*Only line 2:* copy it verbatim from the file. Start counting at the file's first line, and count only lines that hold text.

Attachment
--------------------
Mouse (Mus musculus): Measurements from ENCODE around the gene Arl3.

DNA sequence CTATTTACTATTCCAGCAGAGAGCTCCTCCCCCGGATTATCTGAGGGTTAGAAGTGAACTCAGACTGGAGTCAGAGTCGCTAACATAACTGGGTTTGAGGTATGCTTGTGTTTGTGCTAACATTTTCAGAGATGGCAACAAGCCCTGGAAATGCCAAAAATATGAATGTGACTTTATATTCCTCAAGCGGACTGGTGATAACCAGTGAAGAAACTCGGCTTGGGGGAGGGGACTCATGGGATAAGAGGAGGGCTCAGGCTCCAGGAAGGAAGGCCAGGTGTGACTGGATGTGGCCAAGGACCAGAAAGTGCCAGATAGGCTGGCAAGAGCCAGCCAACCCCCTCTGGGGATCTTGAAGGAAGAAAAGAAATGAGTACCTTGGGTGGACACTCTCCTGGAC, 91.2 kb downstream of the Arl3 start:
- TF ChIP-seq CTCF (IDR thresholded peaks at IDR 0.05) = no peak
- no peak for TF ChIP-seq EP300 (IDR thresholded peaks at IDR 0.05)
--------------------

DNA sequence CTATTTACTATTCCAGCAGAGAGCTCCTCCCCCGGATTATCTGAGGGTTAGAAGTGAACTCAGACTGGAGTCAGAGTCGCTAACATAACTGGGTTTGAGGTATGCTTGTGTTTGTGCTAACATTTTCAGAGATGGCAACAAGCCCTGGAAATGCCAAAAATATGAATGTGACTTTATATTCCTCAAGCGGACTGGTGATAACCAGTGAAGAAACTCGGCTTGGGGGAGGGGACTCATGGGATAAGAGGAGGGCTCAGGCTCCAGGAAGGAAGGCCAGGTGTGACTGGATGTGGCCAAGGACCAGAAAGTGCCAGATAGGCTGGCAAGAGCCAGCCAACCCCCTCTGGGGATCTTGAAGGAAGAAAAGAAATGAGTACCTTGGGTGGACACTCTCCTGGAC, 91.2 kb downstream of the Arl3 start: